Report: Construction Industry Execs Mental Health, Suicide Risk

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A recent report in Construction Dive notes that the rate of construction worker suicides is four times that of the general population, which suggests that there is much to be done to protect these workers and their mental health.

In an illuminating roundtable published last week, construction industry trade magazine Construction Dive asked an array of industry experts what the industry can do protect and improve its workers’ mental health. As the report noted, construction’s suicide rate is four times that of the general population, suggesting that there is much work to be done to take care of workers’ emotional well-being.

Construction Dive asked a number of industry executives why mental health is a concern in construction and why it must be addressed. In response, Turner’s senior vice president Cindy DePrater said that tending to workers’ health and well-being can improve safety on job sites. Poole Anderson Construction president Stephanie Smith, meanwhile, said that the same factors that make construction a “challenging and rewarding career” can make it stressful for workers, especially when schedules change, projects are delayed, workers get injured, and pay becomes unpredictable, all of these contributing to increased stress and therefore increased risk.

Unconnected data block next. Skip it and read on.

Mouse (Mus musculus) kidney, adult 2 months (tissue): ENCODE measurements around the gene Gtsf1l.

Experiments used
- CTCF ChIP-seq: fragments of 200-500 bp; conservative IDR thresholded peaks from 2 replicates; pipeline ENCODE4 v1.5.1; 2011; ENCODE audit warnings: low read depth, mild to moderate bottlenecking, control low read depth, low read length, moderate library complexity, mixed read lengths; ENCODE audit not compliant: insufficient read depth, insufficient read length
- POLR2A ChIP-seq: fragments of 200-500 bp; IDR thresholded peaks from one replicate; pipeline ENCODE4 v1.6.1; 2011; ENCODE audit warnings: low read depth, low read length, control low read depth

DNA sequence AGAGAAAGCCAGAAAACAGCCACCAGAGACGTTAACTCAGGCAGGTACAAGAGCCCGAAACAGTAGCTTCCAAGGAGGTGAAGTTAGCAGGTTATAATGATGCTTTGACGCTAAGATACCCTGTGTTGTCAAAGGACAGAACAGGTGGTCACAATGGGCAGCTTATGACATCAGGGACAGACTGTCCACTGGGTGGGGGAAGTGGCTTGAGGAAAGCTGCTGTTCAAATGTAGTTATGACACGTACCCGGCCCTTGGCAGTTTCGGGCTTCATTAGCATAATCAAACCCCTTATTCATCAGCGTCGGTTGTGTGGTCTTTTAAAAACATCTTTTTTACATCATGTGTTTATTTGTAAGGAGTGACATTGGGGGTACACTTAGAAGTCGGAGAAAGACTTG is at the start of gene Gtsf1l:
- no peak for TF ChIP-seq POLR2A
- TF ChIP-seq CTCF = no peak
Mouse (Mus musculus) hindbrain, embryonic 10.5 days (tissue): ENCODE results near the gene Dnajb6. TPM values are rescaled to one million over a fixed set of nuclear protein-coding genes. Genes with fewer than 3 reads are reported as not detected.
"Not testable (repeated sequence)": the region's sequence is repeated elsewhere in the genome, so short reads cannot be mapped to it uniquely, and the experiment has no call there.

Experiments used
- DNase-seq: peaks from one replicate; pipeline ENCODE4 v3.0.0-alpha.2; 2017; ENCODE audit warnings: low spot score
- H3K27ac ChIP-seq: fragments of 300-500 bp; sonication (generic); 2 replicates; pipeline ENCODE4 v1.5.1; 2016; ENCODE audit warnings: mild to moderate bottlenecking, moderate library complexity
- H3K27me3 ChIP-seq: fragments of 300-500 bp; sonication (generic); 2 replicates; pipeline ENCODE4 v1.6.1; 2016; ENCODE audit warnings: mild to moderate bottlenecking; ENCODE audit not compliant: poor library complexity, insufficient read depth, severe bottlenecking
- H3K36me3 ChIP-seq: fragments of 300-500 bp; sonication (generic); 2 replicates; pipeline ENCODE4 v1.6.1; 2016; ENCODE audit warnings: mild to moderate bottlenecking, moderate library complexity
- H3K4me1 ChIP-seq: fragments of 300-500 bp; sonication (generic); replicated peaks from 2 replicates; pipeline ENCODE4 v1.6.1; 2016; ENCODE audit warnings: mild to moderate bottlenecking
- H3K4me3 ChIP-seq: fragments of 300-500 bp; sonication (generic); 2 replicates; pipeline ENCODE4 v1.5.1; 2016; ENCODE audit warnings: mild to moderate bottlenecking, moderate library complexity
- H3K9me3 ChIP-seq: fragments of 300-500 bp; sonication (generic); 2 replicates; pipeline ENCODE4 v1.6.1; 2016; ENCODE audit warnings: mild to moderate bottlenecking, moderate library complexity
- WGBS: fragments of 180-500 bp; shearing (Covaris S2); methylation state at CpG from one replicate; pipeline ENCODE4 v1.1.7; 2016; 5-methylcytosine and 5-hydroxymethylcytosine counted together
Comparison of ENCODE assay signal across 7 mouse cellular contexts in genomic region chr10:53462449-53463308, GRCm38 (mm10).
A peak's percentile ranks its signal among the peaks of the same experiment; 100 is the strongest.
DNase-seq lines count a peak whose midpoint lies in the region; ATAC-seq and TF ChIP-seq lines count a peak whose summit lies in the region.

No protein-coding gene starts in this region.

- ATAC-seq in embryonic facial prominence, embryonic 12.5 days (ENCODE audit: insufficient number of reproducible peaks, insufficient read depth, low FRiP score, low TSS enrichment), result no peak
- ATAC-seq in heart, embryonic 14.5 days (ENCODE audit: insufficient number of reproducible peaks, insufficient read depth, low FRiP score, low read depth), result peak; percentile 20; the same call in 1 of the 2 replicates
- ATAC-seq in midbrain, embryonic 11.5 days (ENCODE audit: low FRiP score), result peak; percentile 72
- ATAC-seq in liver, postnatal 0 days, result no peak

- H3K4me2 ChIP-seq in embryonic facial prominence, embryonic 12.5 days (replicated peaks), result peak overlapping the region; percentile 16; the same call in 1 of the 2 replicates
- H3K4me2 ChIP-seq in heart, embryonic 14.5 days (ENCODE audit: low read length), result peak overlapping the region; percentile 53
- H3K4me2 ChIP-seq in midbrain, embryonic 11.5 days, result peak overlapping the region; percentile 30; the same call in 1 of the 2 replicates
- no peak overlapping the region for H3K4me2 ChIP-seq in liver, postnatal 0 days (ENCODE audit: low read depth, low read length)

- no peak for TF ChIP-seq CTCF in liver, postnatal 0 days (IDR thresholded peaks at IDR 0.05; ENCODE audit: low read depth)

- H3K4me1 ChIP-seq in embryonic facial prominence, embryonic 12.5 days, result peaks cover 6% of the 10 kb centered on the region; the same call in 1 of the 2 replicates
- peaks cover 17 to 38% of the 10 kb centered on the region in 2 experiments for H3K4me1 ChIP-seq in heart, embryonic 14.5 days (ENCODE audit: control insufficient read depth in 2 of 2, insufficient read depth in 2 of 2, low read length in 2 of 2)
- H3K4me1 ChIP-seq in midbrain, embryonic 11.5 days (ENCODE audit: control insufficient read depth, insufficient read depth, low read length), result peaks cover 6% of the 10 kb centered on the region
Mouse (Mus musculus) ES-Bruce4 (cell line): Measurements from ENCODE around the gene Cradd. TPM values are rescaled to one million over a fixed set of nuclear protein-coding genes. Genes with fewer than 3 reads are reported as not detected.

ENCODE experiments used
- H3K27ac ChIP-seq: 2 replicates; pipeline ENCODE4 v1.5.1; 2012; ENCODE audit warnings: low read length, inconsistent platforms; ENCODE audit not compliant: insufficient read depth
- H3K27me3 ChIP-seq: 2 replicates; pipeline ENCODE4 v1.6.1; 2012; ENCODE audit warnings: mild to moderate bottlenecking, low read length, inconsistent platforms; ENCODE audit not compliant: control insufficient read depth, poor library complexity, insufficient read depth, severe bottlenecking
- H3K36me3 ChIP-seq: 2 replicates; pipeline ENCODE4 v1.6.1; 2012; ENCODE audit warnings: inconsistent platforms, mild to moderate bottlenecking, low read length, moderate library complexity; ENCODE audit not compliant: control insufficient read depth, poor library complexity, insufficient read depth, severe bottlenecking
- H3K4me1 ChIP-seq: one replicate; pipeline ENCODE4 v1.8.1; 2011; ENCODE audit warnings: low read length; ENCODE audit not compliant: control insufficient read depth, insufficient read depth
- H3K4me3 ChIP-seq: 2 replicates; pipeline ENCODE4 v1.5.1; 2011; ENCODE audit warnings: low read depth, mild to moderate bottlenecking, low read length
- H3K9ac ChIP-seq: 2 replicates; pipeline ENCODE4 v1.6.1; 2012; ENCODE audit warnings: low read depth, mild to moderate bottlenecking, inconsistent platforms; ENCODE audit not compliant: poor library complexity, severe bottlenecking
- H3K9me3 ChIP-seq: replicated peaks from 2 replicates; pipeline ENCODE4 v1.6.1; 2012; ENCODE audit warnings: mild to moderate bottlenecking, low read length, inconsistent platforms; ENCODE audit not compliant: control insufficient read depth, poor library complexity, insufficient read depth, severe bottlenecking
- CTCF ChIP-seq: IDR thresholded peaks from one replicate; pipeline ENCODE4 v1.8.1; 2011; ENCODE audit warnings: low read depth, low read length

Balfour Beatty US senior vice president of safety Keith McCoy opined that because construction worksites are dynamic and “ever-changing,” workers are constantly exposed to high-risk situations, which can be taxing on workers’ mental health. Over at Clark Construction, head of safety Kris Manning pointed out that construction schedules “can produce both physical and mental fatigue,” calling for the industry to “break the taboo” around discussing mental fatigue and mental health in the same way it discusses “traditional safety hazards,” encouraging workers to feel more comfortable getting help for mental health issues.

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Construction work and the inconsistency surrounding the career can be stressful for workers at times and can increase the risk of mental fatigue and the rate of suicide.

In response to a question about how to address mental health issues on construction sites, Skanska USA chief environmental health and safety officer Paul Haining said it’s “paramount” to establish measures that protect employees’ mental health, and to have in place “specially trained team members that have undertaken and completed a mental health training course” to help their coworkers when needed. Associated Builders and Contractors safety exec Greg Sizemore said the industry must place “a focus on total human health,” including physical, mental, financial, emotional, and spiritual well-being. 

Asked about the benefits of including mental health in conceptualizations of construction safety, Associated General Contractors of America CEO Stephen Sandherr observed that when workers are healthy mentally, they are “more likely to remain focused and aware on the job site,” which in turn helps mitigate safety incidents. “We also believe, strongly, that address[ing] the mental health of our workforce is key to reducing suicide rates within the industry,” he said. “We have to get this right.”

More information on what construction industry stakeholders believe should be done about mental health and high suicide rates in the industry is available via Construction Dive.

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